Reduction: This is done in Karp’s paper.  We reduce from Partition. Let S be the set we are trying to Partition.   We’ll have a task for each element in the S.  The length of each task and its weight will be equal to the size of the element in S.  K = half of the sum of all of the elements in S.   The deadline for all tasks is also K.

Notice that the only way to get total weight K (or less) after the deadline is to get total length K (or more) done before the deadline.  We can’t do more than K length before the deadline (since the deadline is K). So the only way to have a feasible schedule is to have a set of tasks whose lengths are exactly K, which is a partition.

Difficulty: 3.  I think this is a little easier than last week’s since you don’t have to make up that boundary task in the middle.  Still, going from one set of things (the elements in S) to 3 values (length, deadline, and weight) gives opportunities for confusion.

Sequencing With Release Times and Deadlines

On to a new section!  This is the “Sequencing and Scheduling” section of the appendix.  The first problem is a bit weird because I think it appears with a differnt name elsewhere in G&J.

The problem: Sequencing with Release Times and Deadlines.  This is problem SS1 in the appendix.

Description: Given a set of tasks, where each task t has a “release time” r(t), a “deadline” d(t), and a length(t), all positive integers, can we create a one-processor feasible schedule for these tasks that meets all deadlines?

The definition of “feasible” is pretty straightforward:

  • No task can start before its release time.
  • No two tasks can be running at the same time (and there is no preemption, so once a task starts running, it must complete)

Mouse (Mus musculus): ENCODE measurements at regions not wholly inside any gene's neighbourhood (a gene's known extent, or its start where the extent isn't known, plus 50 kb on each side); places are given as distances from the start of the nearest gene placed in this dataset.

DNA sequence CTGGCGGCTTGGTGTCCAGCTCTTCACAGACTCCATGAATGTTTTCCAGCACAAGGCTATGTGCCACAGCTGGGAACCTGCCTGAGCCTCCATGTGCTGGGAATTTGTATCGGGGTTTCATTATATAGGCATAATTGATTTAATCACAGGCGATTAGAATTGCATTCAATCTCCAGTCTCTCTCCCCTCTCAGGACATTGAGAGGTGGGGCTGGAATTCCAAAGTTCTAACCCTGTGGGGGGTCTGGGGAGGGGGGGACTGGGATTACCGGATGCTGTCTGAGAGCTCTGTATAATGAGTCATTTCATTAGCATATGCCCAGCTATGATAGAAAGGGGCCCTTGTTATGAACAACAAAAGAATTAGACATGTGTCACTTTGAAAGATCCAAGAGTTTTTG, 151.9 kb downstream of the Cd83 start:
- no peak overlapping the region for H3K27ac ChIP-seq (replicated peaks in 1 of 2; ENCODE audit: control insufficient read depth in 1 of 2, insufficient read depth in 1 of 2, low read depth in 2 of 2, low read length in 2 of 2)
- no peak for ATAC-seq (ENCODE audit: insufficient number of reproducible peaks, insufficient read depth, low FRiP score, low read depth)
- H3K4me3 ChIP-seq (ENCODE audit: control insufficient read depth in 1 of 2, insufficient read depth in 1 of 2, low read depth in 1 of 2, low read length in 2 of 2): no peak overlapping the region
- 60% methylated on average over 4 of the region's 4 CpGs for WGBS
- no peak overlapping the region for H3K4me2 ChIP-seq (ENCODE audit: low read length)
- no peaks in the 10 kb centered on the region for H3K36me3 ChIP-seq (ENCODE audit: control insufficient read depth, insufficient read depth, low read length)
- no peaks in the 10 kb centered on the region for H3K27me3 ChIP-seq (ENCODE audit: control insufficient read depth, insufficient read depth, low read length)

• All tasks finish before (or equal to) their deadline.

Example: Here’s an example that will relate to the reduction:

Suppose I have 5 tasks: The first 4 tasks are similar: All of them start at time 1, all of them have a deadline at time 11, and the lengths are 1,2,3, and 4.  Our fifth task starts at time 5, has a length of 1, and a deadline of 6.  (So every feasible schedule must have this task own the processor between times 5 and 6)

A feasible schedule would be: {1,4,5,2,3}.  5 minutes of tasks before the 5th task, then 5 minutes of tasks afterward.

Reduction: Like I said above, I think this equivalent to the G&J “Sequencing Within Intervals” problem- at least I can’t see a difference.  The reduction for that problem is on page 70 of the G&J book, and it’s pretty elegant.

We reduce from Partition.  Let B = the sum of all elements in the Partition instance.  Each element in the set will become a task with starting time 1, deadline B+1, and a length equal to the value of the set element.  We have one extra task that is released at time B/2, has a length of 1, and a deadline of B/2 + 1 (this is like our 5th task in the example above).

The idea is that the only way to fit all of the tasks feasibly is to have some subset of the tasks start at time 1 and take (collectively) exactly B/2 time, then we have our 1 extra task, then we fill the time from B/2+1 to B+1 with the rest of the tasks (which also take collectively exactly B/2+1 time).  This forms a partition of B.

Difficulty: 3.  I think this is a good reduction students can come up with on their own.  I like the slickness of the extra element to force the partition.  If the problem we’re talking about is actually different than the one done in G&J, we’d have to see just where the differences lie.